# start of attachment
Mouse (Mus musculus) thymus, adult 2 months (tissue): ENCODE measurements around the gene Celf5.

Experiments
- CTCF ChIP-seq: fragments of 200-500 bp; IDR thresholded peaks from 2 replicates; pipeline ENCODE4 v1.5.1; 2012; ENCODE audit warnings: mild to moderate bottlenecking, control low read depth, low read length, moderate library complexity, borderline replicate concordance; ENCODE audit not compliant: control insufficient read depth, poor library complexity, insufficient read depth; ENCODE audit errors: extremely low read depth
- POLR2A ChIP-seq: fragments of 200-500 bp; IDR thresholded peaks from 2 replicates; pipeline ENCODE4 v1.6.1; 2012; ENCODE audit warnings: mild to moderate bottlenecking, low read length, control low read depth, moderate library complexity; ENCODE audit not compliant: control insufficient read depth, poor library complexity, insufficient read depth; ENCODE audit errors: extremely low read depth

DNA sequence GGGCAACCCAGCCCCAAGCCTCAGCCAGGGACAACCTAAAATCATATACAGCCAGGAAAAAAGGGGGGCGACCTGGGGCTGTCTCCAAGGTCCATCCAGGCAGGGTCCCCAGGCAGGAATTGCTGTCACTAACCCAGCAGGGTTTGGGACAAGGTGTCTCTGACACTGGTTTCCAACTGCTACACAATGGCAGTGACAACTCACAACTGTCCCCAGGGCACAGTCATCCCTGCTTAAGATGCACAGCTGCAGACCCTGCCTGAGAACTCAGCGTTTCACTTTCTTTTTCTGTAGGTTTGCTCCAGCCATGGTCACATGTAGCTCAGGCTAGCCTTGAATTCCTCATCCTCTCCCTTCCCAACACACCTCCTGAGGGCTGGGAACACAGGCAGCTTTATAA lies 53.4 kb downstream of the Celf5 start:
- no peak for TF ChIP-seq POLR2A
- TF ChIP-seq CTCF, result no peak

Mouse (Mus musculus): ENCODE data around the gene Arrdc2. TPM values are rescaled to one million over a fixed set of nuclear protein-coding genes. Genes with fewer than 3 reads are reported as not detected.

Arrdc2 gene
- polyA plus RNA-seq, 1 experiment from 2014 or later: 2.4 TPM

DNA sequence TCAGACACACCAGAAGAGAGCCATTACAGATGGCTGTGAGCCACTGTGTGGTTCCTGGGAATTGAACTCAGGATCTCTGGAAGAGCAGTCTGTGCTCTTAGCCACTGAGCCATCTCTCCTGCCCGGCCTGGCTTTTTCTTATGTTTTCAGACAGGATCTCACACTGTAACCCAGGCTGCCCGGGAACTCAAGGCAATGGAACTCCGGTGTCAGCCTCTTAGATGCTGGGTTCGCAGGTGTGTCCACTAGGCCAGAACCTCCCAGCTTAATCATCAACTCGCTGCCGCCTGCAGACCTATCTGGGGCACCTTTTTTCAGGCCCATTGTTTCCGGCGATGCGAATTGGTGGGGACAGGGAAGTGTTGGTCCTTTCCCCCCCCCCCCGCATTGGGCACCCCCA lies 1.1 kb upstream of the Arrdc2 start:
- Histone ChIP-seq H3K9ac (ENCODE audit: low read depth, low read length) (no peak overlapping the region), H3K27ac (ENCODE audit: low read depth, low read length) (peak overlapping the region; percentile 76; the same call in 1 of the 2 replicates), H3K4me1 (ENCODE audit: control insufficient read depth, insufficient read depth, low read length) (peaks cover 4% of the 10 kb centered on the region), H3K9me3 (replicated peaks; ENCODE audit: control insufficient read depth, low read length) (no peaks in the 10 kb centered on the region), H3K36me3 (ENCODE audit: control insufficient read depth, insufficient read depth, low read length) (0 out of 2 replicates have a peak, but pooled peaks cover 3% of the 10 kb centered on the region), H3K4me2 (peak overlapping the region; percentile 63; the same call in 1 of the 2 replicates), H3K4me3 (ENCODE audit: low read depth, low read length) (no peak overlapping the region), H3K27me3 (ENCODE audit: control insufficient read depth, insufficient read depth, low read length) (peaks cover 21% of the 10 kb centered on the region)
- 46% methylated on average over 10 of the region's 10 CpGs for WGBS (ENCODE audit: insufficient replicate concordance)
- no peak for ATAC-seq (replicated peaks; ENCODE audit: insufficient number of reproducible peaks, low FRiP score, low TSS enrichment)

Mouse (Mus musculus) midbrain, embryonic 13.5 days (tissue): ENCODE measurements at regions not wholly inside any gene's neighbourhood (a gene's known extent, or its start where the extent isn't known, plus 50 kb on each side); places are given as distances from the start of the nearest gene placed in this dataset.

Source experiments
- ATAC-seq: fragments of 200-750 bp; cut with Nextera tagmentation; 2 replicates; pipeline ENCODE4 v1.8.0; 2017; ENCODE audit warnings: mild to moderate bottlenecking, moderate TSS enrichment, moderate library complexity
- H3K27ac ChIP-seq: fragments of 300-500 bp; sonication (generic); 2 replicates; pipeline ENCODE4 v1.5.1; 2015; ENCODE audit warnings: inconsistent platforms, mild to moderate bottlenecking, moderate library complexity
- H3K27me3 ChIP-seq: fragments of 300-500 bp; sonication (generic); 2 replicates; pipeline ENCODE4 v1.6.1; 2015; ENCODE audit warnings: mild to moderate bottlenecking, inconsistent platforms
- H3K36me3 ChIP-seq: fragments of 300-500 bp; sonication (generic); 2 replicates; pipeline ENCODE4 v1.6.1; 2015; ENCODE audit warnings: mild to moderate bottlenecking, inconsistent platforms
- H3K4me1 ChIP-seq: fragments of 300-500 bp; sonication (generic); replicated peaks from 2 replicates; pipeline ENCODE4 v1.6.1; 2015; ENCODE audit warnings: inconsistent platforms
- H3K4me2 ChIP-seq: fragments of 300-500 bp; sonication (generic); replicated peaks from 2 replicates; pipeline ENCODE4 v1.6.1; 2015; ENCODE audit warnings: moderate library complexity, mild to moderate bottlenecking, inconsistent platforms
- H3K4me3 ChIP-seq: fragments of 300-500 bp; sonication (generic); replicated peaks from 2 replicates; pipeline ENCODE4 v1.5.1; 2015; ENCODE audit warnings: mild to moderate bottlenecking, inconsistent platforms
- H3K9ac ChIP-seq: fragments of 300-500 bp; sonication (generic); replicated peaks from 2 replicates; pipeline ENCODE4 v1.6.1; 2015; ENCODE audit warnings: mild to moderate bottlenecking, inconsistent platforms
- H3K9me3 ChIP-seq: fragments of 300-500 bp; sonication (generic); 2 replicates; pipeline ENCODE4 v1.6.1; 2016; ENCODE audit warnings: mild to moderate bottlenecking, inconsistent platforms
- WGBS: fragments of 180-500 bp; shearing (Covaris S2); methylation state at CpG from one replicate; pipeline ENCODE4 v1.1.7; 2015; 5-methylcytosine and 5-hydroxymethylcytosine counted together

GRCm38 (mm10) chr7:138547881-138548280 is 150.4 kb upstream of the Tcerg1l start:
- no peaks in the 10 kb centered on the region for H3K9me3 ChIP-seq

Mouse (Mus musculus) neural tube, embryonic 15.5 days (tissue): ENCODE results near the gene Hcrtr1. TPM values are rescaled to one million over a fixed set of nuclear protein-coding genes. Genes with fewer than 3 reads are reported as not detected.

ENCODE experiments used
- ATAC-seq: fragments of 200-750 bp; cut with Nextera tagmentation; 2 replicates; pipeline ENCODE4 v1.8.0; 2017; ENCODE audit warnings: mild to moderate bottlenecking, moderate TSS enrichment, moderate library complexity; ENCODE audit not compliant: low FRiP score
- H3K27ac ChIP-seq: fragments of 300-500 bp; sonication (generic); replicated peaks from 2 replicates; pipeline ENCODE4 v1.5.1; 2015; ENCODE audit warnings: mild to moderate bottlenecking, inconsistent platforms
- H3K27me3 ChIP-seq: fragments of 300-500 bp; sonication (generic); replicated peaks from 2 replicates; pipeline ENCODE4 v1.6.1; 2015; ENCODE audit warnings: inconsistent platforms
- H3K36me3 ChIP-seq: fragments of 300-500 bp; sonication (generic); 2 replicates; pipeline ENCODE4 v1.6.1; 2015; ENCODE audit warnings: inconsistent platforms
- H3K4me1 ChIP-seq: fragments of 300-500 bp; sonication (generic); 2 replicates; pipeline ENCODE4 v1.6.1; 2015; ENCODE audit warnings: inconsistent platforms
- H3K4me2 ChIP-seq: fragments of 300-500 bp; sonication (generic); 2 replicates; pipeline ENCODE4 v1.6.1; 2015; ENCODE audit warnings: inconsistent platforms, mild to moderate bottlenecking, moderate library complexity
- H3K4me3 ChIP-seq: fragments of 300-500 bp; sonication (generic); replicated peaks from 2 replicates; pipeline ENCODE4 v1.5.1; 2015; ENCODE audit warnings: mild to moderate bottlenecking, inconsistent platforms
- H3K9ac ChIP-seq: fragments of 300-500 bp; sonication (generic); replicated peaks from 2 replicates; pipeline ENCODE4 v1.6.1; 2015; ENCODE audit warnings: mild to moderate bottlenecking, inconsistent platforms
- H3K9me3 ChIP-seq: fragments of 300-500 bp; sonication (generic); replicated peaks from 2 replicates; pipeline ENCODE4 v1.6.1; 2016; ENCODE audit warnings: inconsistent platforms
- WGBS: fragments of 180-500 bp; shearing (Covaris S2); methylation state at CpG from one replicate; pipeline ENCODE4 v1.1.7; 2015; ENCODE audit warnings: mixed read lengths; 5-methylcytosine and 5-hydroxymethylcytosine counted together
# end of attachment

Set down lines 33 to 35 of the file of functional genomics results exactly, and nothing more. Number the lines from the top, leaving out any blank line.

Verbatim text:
- H3K27me3 ChIP-seq: fragments of 300-500 bp; sonication (generic); replicated peaks from 2 replicates; pipeline ENCODE4 v1.6.1; 2015; ENCODE audit warnings: inconsistent platforms
- H3K36me3 ChIP-seq: fragments of 300-500 bp; sonication (generic); 2 replicates; pipeline ENCODE4 v1.6.1; 2015; ENCODE audit warnings: inconsistent platforms
- H3K4me1 ChIP-seq: fragments of 300-500 bp; sonication (generic); 2 replicates; pipeline ENCODE4 v1.6.1; 2015; ENCODE audit warnings: inconsistent platforms